My wife and I are eight-year veterans of college packing. We have a son and a daughter who went through the college years with tons of stuff shuttling between their college homes and ours. Now, many years after their graduation, a good deal of all that stuff takes up space in our downstairs storage areas, a tribute to this family’s pack-rat syndrome.

packed van

The challenge comes in knowing what to leave behind. One of the best ways to determine what you need to live is to do a “lifestyle inventory.” A lifestyle inventory is a chronicle of what you use in your everyday life to maintain your current standard of living. It involves taking some notes and pausing for thought, but the result can be quite practical. More »

Posted in College Life, General, Parents    

Three Words of Wisdom for College-Bound Students

Are you headed to college this month or next? Parents, do you have a son or daughter who will leave the nest and fly to a campus somewhere? If so, those college-bound young people should ponder and remember a few wise words during their pass through higher education.

No, those words are not eat, drink, and be merry. According to keynote speaker, business author, sales and marketing strategist, and former dean of student affairs, Jeff Beals, writing in LinkedIn, those words are responsibility, authority, and accountability.

three words

How do Beals’ three words relate to those going to college for the first time? What do I have to say about them (if you’re interested in my opinion)? If you want to know, read on. More »

Posted in College Life, General, Parents    

School Starts in August. What to Do?

I remember clearly that when I was in high school (heck, even as far back as junior high school), the waning days of August were a bittersweet time for me. I had a love-hate relationship with school. I loved being together with all my classmates who became scattered over the summer, but I hated the thought of homework, tests, and my loss of freedom to lie in our hammock under the apple tree in our back yard and lazily read Archie comic books while following Mickey Mantle’s quest for the Triple Crown.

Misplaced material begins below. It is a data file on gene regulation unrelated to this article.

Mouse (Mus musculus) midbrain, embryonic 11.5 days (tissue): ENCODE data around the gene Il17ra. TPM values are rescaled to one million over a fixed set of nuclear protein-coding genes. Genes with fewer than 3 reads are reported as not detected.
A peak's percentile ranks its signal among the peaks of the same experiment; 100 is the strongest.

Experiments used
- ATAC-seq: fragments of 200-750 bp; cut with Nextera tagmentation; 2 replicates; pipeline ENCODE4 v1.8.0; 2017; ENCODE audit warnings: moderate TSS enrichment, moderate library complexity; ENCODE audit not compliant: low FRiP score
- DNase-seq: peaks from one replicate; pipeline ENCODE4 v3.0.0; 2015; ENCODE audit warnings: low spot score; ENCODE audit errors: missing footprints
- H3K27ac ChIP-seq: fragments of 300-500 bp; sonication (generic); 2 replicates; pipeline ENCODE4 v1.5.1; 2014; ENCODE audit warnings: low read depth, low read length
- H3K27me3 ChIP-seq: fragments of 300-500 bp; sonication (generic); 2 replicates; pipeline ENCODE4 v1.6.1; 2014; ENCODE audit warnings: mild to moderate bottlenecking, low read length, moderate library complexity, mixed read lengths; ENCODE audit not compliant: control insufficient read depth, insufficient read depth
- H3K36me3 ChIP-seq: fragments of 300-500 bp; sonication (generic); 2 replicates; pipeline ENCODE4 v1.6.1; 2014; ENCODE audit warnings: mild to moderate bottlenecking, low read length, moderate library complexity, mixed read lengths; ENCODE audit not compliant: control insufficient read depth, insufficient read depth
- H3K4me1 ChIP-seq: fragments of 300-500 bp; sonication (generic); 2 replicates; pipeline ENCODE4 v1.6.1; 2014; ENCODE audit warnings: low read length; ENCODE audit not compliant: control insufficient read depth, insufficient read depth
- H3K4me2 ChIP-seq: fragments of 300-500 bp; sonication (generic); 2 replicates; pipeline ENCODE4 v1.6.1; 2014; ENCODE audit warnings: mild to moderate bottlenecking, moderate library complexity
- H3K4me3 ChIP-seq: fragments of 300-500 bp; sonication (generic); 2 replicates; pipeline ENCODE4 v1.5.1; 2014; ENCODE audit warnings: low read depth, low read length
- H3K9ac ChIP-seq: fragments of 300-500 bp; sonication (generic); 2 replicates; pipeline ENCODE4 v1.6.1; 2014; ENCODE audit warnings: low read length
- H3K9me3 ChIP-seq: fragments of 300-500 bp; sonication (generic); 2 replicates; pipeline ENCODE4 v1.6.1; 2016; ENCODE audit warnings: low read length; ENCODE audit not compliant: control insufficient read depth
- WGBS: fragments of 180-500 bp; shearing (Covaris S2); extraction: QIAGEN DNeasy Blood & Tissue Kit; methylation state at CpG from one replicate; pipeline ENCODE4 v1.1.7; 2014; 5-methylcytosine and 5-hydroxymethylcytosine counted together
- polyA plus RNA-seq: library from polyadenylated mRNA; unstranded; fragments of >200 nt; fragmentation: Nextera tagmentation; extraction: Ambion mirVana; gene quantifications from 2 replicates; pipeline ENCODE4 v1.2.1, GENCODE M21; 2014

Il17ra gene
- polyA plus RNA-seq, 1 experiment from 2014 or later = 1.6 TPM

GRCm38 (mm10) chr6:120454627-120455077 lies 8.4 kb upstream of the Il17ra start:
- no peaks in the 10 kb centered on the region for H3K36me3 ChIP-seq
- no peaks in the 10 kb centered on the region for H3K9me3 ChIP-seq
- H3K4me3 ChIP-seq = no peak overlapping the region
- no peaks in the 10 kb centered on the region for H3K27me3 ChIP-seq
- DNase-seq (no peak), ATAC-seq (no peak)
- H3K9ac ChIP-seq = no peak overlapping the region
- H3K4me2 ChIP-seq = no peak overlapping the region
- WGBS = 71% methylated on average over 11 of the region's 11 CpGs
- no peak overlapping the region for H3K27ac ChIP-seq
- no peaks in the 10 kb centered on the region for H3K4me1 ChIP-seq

In our neighborhood, we had a late-August ritual: harvesting apples in my friend’s apple orchard. They were the really big yellow kind. We called them “banana apples.” My friend, Sam, and I would help his parents and some neighbors fill basket after basket with these carefully grown apples. They took good care of those apple trees and after a few days and evenings of work, all the baskets were filled and the tree branches had sprung skyward, free of their fruity burden. We all took a brimming basket home as payment for our labors.

Those days are long gone and so are those apple trees. Every late August I remember the mixed feelings I had as we picked those babies. It was like we were harvesting not only fruit but also gathering or thoughts about the school year that was about to begin. If you are a high school student, even a junior high school student, maybe you share the same feelings that I had back in that orchard. Preparing to go back to school after a long (well, maybe not-long-enough) summer can be a chore. What should you do? How should you think? What will you need? How can your transition from summer bliss to homework and tests be made easier?